DFAS union keeps wary on on potential impacts of automation project

Dave Gymburch
Staff writer
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Posted 8/12/19

Defense Finance and Accounting Service union officials are hoping to strike a balance so that a potential automation project to boost efficiencies doesn't result in major impacts on the numbers of …

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DFAS union keeps wary on on potential impacts of automation project

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Defense Finance and Accounting Service union officials are hoping to strike a balance so that a potential automation project to boost efficiencies doesn't result in major impacts on the numbers of jobs at the Rome DFAS center at the Griffiss Business and Technology Park.

The potential change might be a future intent of DFAS, says Rome DFAS union head Edward Abounader, who noted there has been no formal notice but a recent professional development presentation brought more attention to the technology.

Abounader in an email message Thursday to Rome DFAS union employees cited a video Wednesday at a professional development event and said "is the beginning of the DFAS automation project that will affect bargaining unit employees especially at the technician level."

His message added "this will be a priority subject" at an American Federation of Government Employees (AFGE)/DFAS National Council conference this week. Abounader is president of the Rome DFAS union local and the AFGE/DFAS National Council.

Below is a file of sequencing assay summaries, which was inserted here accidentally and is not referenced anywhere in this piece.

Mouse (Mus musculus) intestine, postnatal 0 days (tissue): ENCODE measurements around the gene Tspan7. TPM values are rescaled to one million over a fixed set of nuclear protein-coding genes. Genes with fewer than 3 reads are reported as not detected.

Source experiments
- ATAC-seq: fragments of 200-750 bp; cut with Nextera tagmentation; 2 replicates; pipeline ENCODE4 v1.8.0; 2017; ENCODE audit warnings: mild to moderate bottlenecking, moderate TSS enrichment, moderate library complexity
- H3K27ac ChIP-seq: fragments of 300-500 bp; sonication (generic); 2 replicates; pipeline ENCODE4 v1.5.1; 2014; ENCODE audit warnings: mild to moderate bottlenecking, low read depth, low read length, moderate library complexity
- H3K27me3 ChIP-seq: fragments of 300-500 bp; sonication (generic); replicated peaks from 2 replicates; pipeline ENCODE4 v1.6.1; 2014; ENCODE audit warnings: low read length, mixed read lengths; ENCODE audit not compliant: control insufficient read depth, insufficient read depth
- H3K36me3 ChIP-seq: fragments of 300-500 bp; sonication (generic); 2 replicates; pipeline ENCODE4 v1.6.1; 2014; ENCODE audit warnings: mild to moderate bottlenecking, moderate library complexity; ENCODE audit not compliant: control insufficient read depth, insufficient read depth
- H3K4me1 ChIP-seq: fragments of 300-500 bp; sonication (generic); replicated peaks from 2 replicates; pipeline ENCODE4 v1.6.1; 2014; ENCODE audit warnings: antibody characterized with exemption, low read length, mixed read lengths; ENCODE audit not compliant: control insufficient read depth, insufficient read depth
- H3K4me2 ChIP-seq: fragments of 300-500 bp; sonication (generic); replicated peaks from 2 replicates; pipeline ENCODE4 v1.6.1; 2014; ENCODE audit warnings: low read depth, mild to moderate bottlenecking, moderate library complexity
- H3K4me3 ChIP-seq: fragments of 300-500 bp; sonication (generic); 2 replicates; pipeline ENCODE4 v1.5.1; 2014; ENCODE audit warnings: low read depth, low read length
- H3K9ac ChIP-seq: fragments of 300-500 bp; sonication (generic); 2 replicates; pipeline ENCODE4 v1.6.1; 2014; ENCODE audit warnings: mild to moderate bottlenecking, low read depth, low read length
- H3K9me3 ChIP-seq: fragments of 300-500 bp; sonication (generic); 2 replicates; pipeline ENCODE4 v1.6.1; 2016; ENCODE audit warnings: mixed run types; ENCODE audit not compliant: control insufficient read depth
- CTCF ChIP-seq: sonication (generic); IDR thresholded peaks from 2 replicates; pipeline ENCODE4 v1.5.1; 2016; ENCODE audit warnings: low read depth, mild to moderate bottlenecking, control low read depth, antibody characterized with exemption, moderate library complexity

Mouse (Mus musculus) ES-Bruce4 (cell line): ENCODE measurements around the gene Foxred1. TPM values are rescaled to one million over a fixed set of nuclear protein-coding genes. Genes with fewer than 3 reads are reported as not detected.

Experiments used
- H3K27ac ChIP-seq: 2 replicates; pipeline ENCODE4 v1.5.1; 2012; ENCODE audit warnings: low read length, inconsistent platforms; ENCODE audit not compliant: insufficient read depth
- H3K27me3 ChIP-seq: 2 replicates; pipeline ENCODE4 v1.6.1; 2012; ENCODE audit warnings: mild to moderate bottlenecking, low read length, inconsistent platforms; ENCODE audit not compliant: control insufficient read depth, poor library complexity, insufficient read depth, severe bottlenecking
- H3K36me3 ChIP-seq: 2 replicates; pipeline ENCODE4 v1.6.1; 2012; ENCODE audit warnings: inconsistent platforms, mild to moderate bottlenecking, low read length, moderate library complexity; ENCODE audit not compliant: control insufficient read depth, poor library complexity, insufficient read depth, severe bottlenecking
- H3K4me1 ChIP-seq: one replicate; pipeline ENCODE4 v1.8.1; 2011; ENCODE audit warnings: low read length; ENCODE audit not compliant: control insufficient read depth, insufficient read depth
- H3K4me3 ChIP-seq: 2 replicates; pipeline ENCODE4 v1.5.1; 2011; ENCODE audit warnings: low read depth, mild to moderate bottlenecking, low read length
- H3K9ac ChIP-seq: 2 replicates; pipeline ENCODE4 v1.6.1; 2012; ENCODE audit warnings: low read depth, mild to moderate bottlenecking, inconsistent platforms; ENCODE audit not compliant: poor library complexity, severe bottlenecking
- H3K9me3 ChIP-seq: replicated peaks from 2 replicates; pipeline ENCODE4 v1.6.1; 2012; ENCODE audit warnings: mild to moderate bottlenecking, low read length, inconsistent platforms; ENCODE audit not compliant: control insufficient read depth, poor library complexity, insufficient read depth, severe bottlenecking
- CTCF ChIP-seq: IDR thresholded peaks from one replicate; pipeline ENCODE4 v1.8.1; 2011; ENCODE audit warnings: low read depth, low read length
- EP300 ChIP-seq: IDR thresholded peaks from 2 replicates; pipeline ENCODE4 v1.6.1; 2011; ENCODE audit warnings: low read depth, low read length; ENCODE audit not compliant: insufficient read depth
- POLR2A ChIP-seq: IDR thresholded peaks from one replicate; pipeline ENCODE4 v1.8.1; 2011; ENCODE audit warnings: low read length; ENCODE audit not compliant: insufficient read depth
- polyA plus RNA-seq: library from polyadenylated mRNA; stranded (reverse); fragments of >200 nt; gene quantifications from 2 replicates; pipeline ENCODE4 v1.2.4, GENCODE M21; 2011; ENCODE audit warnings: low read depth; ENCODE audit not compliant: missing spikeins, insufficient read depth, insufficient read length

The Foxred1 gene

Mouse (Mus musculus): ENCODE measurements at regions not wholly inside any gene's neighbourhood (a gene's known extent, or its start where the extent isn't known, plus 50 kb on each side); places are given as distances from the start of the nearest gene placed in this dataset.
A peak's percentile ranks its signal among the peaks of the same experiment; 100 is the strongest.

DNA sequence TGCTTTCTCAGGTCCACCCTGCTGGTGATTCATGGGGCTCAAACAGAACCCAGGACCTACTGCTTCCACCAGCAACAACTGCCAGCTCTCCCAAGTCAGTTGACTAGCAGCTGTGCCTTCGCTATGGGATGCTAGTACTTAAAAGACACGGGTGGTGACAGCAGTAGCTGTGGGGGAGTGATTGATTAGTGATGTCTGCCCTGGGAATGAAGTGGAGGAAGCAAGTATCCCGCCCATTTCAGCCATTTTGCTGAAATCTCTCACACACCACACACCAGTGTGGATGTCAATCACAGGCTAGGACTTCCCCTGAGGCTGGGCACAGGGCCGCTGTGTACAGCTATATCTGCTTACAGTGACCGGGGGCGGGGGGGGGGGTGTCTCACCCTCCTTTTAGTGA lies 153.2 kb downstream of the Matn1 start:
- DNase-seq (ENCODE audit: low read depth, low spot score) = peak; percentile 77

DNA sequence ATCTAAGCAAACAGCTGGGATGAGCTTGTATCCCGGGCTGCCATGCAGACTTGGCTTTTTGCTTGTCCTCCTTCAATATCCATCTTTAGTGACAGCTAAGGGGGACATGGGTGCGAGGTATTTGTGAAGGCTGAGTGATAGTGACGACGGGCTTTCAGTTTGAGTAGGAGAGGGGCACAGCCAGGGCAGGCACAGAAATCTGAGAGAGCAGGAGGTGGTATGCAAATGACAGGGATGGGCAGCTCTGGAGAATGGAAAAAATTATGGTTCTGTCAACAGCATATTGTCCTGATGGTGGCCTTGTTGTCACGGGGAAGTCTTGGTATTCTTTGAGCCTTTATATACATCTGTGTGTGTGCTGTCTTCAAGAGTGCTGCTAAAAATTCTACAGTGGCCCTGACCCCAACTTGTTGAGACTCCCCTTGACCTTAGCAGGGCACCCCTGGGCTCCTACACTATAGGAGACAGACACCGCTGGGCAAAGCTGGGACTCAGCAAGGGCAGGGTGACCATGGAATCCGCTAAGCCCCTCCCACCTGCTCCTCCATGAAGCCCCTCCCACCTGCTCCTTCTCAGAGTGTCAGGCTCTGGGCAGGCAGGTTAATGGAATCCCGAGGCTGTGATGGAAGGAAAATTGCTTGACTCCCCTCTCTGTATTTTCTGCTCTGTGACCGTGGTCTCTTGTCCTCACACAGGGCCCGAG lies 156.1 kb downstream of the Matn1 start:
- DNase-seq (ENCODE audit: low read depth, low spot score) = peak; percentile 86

Abounader, who was at the professional development session last week and saw the video, said it was presented only as an example of "technology out there." But he said the types of automated processes reflected by the video could possibly have "pretty devastating" impacts for the Rome DFAS workforce if ever implemented.

Rome DFAS, based at Griffiss park, has about 960 employees including about 850 in the union bargaining unit, said Abounader. A "substantial number" are involved in accounting technician work including data-entry functions among the tasks, he noted.

Much of the automated technology that was represented could "affect entry-level accounting technicians and data-entry personnel," Abounader observed, and could "lessen the need for accounting technicians." For example, among Rome DFAS operations are the processing of travel-expense vouchers from military members, including inputting information, he explained. The automated technology software could reduce the manual functions, he remarked.

Possible benefits could include "productivity is higher and the timeframe is lower," resulting in substantial efficiency improvements, said Abounader.

"I'm hoping it can be done mutually....Enhance DFAS, do the work, and employees are not adversely affected," Abounader commented.

Based on input from this week's Management Council meeting, the union will formulate steps to make sure it is "involved in pre-decision activities" with DFAS officials if automation is pursued, said Abounader.

"We have to be vigilant...be involved....," remarked Abounader. He added that within the union contract "we have a right to be at the table" for situations that may affect employees such as work activities.

Rome is one of five major sites for DFAS. The others include Cleveland and Columbus in Ohio; Indianapolis, Ind.; and Limestone, Maine.

Abounader said that if the automation does occur, he thinks the impact will be "not only Rome, but all sites" within DFAS.

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